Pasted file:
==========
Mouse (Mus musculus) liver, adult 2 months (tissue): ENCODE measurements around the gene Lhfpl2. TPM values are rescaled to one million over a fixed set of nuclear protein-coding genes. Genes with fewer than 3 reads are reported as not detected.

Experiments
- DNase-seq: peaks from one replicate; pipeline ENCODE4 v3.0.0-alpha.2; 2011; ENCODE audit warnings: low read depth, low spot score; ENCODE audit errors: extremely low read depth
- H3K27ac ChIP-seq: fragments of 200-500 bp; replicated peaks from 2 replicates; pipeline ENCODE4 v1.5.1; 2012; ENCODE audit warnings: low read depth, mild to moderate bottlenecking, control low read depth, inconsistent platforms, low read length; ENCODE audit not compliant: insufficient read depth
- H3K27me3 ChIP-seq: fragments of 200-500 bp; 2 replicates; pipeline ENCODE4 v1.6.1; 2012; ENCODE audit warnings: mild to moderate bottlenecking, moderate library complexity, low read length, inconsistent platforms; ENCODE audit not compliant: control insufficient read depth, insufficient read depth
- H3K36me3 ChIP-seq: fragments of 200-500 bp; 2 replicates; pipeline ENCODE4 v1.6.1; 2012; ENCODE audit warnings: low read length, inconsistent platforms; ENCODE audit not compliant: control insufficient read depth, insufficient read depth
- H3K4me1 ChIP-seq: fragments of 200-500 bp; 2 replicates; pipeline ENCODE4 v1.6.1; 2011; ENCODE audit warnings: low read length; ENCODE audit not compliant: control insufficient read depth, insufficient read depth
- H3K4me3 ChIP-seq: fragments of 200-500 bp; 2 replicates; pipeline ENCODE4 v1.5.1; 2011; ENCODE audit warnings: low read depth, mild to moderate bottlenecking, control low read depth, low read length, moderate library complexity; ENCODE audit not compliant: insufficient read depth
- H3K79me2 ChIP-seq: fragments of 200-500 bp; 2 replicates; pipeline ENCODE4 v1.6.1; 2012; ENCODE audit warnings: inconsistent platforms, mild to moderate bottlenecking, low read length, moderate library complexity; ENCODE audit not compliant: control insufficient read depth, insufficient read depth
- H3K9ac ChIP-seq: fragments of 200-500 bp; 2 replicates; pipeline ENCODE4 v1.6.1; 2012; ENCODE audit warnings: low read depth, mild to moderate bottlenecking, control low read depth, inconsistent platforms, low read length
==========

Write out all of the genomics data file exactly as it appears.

Mouse (Mus musculus) liver, adult 2 months (tissue): ENCODE measurements around the gene Lhfpl2. TPM values are rescaled to one million over a fixed set of nuclear protein-coding genes. Genes with fewer than 3 reads are reported as not detected.

Experiments
- DNase-seq: peaks from one replicate; pipeline ENCODE4 v3.0.0-alpha.2; 2011; ENCODE audit warnings: low read depth, low spot score; ENCODE audit errors: extremely low read depth
- H3K27ac ChIP-seq: fragments of 200-500 bp; replicated peaks from 2 replicates; pipeline ENCODE4 v1.5.1; 2012; ENCODE audit warnings: low read depth, mild to moderate bottlenecking, control low read depth, inconsistent platforms, low read length; ENCODE audit not compliant: insufficient read depth
- H3K27me3 ChIP-seq: fragments of 200-500 bp; 2 replicates; pipeline ENCODE4 v1.6.1; 2012; ENCODE audit warnings: mild to moderate bottlenecking, moderate library complexity, low read length, inconsistent platforms; ENCODE audit not compliant: control insufficient read depth, insufficient read depth
- H3K36me3 ChIP-seq: fragments of 200-500 bp; 2 replicates; pipeline ENCODE4 v1.6.1; 2012; ENCODE audit warnings: low read length, inconsistent platforms; ENCODE audit not compliant: control insufficient read depth, insufficient read depth
- H3K4me1 ChIP-seq: fragments of 200-500 bp; 2 replicates; pipeline ENCODE4 v1.6.1; 2011; ENCODE audit warnings: low read length; ENCODE audit not compliant: control insufficient read depth, insufficient read depth
- H3K4me3 ChIP-seq: fragments of 200-500 bp; 2 replicates; pipeline ENCODE4 v1.5.1; 2011; ENCODE audit warnings: low read depth, mild to moderate bottlenecking, control low read depth, low read length, moderate library complexity; ENCODE audit not compliant: insufficient read depth
- H3K79me2 ChIP-seq: fragments of 200-500 bp; 2 replicates; pipeline ENCODE4 v1.6.1; 2012; ENCODE audit warnings: inconsistent platforms, mild to moderate bottlenecking, low read length, moderate library complexity; ENCODE audit not compliant: control insufficient read depth, insufficient read depth
- H3K9ac ChIP-seq: fragments of 200-500 bp; 2 replicates; pipeline ENCODE4 v1.6.1; 2012; ENCODE audit warnings: low read depth, mild to moderate bottlenecking, control low read depth, inconsistent platforms, low read length